Bixi comes to Toronto!

BIXI Toronto is (nearly) here!

Here are the proposed station locations: (Shapefile) or (KML and CSV).


More radio amateur grid squares

Toronto, as understood by the Maidenhead Locator system

After yesterday’s post, I went a bit nuts with working out the whole amateur radio grid locator thing (not that I’m currently likely to use it, though). I’d hoped to provide a shapefile of the entire world, but that would be too big for the format’s 2GB file size limit.

What I can give you, though, is:

  • A Perl program that will generate a shapefile of an entire Maidenhead grid field, down to the subsquare level: You’ll need Geo::Shapelib to make this work. 324 (= 182) of these files would cover the whole world, and at 8MB or so a pop, things get unwieldy quickly.
  • A Google Earth KML file covering the whole world in 20° by 10° grid fields: Maidenhead_Locator_World_Grid. (If you’re feeling nerdy, here it is in Shapefile format: Maidenhead_Locator_World_Grid-shp).

If anyone would like their grid square in Google Earth format, let me know, or read on …

Making KML Files

Several people have asked, so here’s how you convert to KML. You’ll need the OGR toolkit installed, which comes in several open-source geo software bundles: FWTools/osgeo4w/QGis. Let’s assume we want to make the grid square ‘EN’.

    1. Run en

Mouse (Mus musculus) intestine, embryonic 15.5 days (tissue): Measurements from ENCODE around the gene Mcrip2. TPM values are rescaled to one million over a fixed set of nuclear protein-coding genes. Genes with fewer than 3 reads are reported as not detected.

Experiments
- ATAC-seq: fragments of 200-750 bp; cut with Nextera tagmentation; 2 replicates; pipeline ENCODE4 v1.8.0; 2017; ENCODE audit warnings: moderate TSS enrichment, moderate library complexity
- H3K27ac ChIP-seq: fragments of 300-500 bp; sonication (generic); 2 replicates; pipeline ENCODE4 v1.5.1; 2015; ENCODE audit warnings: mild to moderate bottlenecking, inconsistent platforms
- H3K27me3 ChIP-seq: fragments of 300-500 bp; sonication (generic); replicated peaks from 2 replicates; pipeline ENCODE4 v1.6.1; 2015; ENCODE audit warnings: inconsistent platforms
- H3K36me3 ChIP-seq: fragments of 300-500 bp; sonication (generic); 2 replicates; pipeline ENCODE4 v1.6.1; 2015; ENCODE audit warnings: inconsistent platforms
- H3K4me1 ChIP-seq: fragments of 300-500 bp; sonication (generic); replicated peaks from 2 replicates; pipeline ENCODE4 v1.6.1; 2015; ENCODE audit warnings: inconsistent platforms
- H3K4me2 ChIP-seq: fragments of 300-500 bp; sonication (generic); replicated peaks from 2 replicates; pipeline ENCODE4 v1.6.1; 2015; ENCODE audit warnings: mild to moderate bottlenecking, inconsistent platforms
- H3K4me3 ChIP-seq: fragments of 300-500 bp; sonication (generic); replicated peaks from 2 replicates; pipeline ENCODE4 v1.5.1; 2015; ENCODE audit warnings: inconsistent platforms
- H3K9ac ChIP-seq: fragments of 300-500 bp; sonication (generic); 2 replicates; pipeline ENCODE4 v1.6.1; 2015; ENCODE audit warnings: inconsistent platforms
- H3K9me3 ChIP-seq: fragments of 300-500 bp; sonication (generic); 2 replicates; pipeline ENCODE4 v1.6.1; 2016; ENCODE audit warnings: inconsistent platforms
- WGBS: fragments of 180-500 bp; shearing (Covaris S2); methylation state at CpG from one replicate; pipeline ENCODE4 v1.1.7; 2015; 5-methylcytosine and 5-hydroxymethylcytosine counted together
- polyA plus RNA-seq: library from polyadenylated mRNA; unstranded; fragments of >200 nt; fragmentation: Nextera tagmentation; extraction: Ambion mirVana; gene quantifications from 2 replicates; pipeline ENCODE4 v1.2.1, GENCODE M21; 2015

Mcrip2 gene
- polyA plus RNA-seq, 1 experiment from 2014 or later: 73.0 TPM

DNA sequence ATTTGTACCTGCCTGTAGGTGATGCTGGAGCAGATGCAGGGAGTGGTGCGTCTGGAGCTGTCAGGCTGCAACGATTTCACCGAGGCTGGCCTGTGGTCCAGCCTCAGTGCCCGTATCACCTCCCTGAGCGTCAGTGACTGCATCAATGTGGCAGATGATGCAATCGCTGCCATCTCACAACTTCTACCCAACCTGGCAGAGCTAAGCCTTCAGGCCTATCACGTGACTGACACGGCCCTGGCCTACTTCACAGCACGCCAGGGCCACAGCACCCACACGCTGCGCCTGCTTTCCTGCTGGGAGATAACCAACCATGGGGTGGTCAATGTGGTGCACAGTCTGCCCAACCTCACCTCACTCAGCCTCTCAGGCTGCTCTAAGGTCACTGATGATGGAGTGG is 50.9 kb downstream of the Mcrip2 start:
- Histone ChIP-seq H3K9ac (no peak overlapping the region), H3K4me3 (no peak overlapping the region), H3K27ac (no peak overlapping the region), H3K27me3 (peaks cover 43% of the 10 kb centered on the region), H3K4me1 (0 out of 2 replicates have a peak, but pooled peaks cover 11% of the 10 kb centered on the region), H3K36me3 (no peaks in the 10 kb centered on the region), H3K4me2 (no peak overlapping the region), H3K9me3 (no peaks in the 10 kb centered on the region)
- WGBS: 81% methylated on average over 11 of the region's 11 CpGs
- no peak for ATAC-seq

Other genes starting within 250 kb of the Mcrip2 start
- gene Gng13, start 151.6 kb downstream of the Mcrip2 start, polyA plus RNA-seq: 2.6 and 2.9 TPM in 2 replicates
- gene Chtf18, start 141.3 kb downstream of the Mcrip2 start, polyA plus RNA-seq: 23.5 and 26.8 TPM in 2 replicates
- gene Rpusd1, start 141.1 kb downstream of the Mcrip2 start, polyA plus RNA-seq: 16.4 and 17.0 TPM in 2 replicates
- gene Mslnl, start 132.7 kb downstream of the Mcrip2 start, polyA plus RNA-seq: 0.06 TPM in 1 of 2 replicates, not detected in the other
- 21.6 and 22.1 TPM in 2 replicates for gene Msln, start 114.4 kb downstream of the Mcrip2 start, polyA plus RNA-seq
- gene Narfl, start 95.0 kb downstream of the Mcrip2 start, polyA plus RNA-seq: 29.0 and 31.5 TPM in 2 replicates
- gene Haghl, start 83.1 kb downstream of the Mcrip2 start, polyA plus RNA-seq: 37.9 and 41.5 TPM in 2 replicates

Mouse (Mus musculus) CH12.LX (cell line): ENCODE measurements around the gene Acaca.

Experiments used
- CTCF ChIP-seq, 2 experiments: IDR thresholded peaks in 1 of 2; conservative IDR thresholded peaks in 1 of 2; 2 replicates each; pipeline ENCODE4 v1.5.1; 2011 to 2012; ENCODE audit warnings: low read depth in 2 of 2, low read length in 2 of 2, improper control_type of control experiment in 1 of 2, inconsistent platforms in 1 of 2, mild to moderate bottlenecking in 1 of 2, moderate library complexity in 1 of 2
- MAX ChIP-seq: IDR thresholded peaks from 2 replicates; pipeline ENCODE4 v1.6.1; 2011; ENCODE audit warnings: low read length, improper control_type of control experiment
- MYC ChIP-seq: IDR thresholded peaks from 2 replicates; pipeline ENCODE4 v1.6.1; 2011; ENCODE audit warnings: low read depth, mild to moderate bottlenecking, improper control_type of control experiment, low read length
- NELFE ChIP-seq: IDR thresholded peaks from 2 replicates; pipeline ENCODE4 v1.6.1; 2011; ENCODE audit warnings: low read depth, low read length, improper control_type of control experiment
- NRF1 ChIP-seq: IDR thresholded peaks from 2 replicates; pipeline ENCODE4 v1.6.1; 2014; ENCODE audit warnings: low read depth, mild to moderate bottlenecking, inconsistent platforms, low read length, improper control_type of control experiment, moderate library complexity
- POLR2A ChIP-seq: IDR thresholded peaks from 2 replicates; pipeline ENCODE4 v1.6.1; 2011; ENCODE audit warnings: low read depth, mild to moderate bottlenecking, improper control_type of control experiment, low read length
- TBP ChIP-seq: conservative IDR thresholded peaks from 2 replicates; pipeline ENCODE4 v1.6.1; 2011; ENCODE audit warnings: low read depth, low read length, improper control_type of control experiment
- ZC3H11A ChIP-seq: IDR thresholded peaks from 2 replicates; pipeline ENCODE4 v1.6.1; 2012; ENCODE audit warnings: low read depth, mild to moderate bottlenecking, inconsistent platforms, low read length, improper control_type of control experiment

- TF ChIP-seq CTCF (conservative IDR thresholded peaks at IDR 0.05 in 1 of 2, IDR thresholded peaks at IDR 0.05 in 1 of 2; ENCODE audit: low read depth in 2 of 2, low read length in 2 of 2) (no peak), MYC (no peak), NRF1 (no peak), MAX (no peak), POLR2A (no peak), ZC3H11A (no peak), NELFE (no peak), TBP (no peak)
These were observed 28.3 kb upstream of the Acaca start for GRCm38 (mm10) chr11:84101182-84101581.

2. Convert to KML using ogr2ogr:
      ogr2ogr -f KML EN-maidenhead_grid.kml EN-maidenhead_grid.shp
    3. Alternatively, if you just want to extract a square (say EN82), you can use ogr2ogr’s ‘where’ clause to select just the geometry you want:
      ogr2ogr -f KML -where "Square='82'" EN82-maidenhead_grid.kml EN-maidenhead_grid.shp



using CSV as a virtual data source

While we already know how to make trivial shapefiles with shapelib, sometimes that’s too tedious. Very frequently I get data in Comma Separated Value (CSV) format, and reliably importing/converting it can be a pain.

Here’s our sample CSV file, library_test.csv:

625539.6,4837170.9,"Dufferin St. Clair"
625862.0,4838241.1,"Oakwood Village"
626251.0,4835287.2,"Bloor Gladstone"
627227.2,4840006.4,"Forest Hill"

ogr has a CSV driver. In its documentation the Virtual Format driver is touched upon. This allows you to set up a data definition file, especially useful if you read the same format frequently.

Here’s the VRT file for that CSV:

    <!-- note that OGRVRTLayer name must be basename of source file -->
    <OGRVRTLayer name="library_test">
        <!-- your SRS goes here; I used EPSG SRID -->
        <GeometryField encoding="PointFromColumns" x="Easting" y="Northing"/>

Your CSV file will now behave like a shapefile, or indeed any other geo-format that OGR understands. QGIS is a bit picky – it doesn’t seem to always work out the path of the source file.

To prove these are real coordinates, here’s what I did to make a Google Earth KML file:

ogr2ogr -f KML -t_srs EPSG:4326 library_test.kml library_test.vrt -dsco NameField=Library

Technically, you don’t need to specify the SRS for KML output as it only supports EPSG:4326, but I found you got trivially different results if it was omitted.

Try this in Google Earth: library_test.kml